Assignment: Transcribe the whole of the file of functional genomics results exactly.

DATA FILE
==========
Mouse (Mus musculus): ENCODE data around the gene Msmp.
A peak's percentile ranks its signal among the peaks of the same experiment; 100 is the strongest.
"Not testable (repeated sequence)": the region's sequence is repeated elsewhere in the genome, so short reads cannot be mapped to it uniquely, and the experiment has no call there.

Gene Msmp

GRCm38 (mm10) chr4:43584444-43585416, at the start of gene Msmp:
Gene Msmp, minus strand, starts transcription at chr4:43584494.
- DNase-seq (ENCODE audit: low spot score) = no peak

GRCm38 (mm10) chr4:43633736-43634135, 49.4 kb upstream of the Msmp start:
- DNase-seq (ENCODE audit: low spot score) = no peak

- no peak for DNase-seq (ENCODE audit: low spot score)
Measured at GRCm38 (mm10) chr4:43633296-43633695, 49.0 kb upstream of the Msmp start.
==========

Mouse (Mus musculus): ENCODE data around the gene Msmp.
A peak's percentile ranks its signal among the peaks of the same experiment; 100 is the strongest.
"Not testable (repeated sequence)": the region's sequence is repeated elsewhere in the genome, so short reads cannot be mapped to it uniquely, and the experiment has no call there.

Gene Msmp

GRCm38 (mm10) chr4:43584444-43585416, at the start of gene Msmp:
Gene Msmp, minus strand, starts transcription at chr4:43584494.
- DNase-seq (ENCODE audit: low spot score) = no peak

GRCm38 (mm10) chr4:43633736-43634135, 49.4 kb upstream of the Msmp start:
- DNase-seq (ENCODE audit: low spot score) = no peak

- no peak for DNase-seq (ENCODE audit: low spot score)
Measured at GRCm38 (mm10) chr4:43633296-43633695, 49.0 kb upstream of the Msmp start.